Most people who smoke pot enjoy it, but a smaller proportion experience psychotic-like symptoms, such as feeling suspicious or paranoid.
The question that polarises researchers is whether smoking cannabis is associated with a risk of developing psychotic problems, such as schizophrenia, in the long term.
Of course, cannabis use is common, while schizophrenia is relatively rare, affecting less than one per cent of the population.
Even if cannabis use were to double the risk, over 98 percent of cannabis users would not develop schizophrenia.
Researchers have to tread carefully in evaluating the evidence and avoiding scaremongering.
Although several studies suggest that cannabis users have a higher risk of developing schizophrenia, one key point remains hotly contested.
Since the 1960s, cannabis potency and rates of use have risen in many Western countries with high-potency strains now dominating the market.
If cannabis were a cause of psychosis, we would expect that, as this increased, rates of schizophrenia would increase alongside it.
But this has not happened.
Still not settled
Although this topic was debated by two eminent British psychiatrists, David Nutt and Robin Murray, in The Guardian and by others in Nature, it remains contested whether a cause-and-effect relationship between smoking cannabis and schizophrenia truly exists.
Perhaps we lack sufficient records of schizophrenia cases to show a robust correlation. It has also been argued that not all effects follow causes.
For example, although obesity in the West is increasing and is a known cause of heart disease, the risk of suffering fatal heart disease is going down.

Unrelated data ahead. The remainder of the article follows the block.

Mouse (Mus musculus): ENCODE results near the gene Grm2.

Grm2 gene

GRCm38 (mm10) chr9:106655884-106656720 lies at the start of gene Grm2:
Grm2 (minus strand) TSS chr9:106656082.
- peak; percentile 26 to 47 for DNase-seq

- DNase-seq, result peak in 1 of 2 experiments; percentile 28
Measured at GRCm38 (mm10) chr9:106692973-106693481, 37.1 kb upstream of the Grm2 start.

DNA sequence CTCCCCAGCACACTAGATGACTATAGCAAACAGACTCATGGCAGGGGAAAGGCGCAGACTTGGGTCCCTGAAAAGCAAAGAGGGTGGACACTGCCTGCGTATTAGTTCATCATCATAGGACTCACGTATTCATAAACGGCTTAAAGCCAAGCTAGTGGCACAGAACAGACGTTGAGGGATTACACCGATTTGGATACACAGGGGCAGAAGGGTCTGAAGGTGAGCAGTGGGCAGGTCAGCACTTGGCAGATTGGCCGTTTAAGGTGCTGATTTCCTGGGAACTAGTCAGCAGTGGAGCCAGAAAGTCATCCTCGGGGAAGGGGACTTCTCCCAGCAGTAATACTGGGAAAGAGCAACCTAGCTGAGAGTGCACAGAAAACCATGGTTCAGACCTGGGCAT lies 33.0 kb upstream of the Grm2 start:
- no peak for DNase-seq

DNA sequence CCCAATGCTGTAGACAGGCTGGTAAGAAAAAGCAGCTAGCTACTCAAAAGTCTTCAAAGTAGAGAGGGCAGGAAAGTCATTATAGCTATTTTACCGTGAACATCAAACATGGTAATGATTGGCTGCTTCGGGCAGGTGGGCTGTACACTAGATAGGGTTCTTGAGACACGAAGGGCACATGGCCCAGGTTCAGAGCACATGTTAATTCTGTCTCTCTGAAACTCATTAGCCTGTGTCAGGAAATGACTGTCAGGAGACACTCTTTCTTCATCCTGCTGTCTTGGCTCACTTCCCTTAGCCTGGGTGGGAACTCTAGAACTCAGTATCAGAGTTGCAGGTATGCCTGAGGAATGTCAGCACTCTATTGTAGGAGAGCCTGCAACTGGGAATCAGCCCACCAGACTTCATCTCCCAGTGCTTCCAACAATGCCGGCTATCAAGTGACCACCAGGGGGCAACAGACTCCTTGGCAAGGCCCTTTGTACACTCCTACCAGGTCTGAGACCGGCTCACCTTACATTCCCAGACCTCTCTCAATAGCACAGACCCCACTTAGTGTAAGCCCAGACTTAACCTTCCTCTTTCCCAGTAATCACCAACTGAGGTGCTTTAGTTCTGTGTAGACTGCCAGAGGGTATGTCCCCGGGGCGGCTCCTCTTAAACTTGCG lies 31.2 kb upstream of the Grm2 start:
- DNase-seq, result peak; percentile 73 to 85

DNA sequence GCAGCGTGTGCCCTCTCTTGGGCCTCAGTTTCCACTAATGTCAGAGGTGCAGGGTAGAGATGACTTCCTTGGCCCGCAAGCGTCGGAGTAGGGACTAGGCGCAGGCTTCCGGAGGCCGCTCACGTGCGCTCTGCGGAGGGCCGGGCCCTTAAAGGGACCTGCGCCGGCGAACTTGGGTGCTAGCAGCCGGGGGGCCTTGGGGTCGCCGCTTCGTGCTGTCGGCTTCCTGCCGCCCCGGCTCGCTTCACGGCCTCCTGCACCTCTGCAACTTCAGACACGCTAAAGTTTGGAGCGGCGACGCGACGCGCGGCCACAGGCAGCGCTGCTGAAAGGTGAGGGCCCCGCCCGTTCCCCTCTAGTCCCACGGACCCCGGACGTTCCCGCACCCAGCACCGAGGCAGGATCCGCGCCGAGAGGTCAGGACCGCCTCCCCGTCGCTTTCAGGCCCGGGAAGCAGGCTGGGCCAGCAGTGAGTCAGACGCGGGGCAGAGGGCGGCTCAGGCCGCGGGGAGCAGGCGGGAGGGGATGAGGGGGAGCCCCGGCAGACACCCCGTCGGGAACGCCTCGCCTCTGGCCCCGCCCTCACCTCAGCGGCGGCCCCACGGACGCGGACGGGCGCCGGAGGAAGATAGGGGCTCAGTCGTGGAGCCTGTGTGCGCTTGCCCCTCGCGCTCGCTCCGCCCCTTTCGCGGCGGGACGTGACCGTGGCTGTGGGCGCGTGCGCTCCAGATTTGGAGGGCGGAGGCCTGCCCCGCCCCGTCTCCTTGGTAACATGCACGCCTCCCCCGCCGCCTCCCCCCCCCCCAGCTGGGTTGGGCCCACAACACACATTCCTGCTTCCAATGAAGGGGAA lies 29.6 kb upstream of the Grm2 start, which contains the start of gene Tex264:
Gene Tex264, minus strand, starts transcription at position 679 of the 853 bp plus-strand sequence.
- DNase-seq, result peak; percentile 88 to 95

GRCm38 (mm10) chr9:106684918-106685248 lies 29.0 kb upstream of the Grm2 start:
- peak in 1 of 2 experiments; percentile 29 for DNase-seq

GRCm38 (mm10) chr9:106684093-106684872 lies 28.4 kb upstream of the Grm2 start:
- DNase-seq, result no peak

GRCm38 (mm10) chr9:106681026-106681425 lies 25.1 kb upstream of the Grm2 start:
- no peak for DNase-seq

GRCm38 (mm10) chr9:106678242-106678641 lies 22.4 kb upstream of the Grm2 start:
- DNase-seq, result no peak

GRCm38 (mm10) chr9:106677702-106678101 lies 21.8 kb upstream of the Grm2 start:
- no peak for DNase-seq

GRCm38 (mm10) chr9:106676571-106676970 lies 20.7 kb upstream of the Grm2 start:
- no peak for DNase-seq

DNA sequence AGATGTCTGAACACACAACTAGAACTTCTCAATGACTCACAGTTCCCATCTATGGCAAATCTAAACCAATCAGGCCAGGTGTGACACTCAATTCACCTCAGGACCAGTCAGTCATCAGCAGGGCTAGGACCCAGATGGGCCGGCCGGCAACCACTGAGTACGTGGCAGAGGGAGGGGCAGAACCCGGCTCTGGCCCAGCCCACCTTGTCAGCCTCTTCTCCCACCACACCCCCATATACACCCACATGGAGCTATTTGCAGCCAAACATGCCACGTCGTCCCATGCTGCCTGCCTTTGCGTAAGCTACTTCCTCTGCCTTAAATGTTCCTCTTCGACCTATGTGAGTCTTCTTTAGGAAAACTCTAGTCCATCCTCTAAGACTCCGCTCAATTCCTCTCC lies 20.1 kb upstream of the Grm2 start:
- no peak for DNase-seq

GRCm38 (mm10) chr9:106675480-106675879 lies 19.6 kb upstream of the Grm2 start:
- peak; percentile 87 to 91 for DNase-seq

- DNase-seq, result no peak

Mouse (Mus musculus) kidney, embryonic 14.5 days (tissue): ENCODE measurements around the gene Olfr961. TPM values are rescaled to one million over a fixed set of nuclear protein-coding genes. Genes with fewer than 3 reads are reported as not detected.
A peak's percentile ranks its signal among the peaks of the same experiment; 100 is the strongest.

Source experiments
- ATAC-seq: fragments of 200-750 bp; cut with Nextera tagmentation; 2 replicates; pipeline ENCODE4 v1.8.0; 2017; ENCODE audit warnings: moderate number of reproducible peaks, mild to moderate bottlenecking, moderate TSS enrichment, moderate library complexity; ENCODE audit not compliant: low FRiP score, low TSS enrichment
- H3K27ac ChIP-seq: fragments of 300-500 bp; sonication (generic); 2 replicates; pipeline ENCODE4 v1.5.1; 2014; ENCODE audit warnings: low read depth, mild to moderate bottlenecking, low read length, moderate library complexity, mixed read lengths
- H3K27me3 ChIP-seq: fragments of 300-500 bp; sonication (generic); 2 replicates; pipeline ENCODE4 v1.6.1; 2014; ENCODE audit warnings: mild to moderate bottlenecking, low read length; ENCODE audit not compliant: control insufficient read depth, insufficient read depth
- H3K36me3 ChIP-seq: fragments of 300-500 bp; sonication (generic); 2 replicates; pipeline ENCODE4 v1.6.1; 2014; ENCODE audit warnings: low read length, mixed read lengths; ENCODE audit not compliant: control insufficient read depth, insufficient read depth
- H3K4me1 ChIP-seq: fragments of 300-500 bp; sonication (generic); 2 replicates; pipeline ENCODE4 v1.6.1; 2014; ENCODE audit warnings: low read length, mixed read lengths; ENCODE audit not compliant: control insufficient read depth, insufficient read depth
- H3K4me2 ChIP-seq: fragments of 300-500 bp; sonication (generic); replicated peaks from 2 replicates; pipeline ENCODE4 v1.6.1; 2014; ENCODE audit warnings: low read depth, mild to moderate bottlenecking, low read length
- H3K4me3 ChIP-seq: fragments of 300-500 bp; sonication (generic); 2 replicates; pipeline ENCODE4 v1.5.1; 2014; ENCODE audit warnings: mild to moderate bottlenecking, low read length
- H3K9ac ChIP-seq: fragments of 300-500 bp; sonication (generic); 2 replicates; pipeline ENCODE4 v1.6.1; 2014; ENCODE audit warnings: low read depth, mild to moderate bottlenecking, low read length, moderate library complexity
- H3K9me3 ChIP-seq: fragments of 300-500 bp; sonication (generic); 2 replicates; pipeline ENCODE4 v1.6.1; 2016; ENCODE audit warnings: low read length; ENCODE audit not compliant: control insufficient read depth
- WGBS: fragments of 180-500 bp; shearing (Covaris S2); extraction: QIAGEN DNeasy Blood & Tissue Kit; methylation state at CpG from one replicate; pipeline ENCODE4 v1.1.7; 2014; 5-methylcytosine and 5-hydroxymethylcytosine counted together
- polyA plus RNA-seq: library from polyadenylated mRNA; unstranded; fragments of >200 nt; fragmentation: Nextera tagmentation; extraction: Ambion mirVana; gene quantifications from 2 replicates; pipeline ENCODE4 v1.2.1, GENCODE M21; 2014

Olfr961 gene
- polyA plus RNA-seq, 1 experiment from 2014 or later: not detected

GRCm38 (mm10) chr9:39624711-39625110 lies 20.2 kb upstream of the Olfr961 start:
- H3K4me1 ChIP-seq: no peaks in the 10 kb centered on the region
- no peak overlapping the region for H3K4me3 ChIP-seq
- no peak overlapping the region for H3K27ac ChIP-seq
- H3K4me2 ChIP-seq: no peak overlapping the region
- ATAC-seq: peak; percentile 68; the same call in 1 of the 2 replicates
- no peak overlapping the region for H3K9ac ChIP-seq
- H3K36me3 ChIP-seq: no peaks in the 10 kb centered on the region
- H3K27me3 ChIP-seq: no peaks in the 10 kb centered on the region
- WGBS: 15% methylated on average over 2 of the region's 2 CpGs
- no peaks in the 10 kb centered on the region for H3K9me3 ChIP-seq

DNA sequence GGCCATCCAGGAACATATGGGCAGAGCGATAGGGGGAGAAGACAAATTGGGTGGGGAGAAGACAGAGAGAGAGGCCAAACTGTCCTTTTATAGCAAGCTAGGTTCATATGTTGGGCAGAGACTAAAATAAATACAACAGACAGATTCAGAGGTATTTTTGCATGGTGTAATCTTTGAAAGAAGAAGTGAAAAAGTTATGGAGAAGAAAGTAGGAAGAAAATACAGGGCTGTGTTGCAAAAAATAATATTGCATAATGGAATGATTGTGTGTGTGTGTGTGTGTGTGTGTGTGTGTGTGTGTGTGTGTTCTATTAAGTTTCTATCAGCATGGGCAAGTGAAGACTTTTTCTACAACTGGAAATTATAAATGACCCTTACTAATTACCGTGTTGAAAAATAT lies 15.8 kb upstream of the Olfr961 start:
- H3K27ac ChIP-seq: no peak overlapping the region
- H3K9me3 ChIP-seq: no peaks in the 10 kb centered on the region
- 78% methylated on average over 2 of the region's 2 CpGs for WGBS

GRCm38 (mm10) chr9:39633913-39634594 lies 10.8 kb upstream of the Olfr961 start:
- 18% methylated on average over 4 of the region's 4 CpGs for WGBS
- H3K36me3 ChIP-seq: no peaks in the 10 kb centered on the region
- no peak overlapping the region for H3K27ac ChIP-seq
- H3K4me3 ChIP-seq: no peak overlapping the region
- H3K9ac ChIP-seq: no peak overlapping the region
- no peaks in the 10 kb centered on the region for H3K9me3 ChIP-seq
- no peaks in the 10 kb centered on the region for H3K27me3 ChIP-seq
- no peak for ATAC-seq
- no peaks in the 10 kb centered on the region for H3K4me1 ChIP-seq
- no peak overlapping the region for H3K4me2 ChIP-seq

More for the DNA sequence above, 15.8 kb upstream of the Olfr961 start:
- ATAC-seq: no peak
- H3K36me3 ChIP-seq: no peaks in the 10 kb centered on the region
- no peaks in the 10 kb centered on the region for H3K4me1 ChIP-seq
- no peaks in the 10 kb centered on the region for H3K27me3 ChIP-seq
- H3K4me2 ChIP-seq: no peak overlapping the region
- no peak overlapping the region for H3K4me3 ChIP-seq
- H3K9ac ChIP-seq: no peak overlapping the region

The reason for this is a third factor: treatments for heart disease have improved and are saving more lives. If cannabis potency is increasing and rates of schizophrenia are not, a similar third factor may explain this.
Perhaps the answer is in those brief experiences we have when we use cannabis. This week results from our online survey thecannabissurvey.com are published in Psychological Medicine.
We asked 1,231 cannabis users about their experiences when they used cannabis and calculated a "pleasurable experiences score" and a "psychotic-like experiences score".
We then asked the participants if they were continuing to use cannabis, or if they were thinking of quitting in the future.
Those who reported the most pleasurable experiences continued to use the drug and had no intention of quitting. Those with higher psychotic-like experiences had either stopped or were thinking of quitting in the future.
The experience you have with the drug determines whether you continue to use it or not, regardless of your age, sex, mental health history or other drugs you have used.
Interestingly, this might mean that the people at highest risk are the very ones who are quitting.
Other studies suggest that, compared with healthy controls, people with schizophrenia have more psychotic-like experiences when they use cannabis.
And those at higher risk of schizophrenia – that is, people with genetic or psychological risk factors for the disease – tend to have more psychotic-like experiences.
If these are the people who are stopping using cannabis, they may offset their risk of developing schizophrenia from cannabis use.
The cannabis discontinuation hypothesis
We could think of the experience as a warning sign to which they are responding.
This could be the third factor that explains why the link between cannabis potency and schizophrenia rates is not direct. We call this the "cannabis discontinuation hypothesis" and propose it in more detail in our paper.
This hypothesis is more nuanced than simply being pro- or anti-cannabis. On the one hand, if you believe that cannabis causes psychosis, this may explain why the rates of cannabis and schizophrenia are not directly correlated.
On the other hand, you could argue that since those at highest risk heed the body's warning system, why does any of this matter. People who are at highest risk will stop in any case.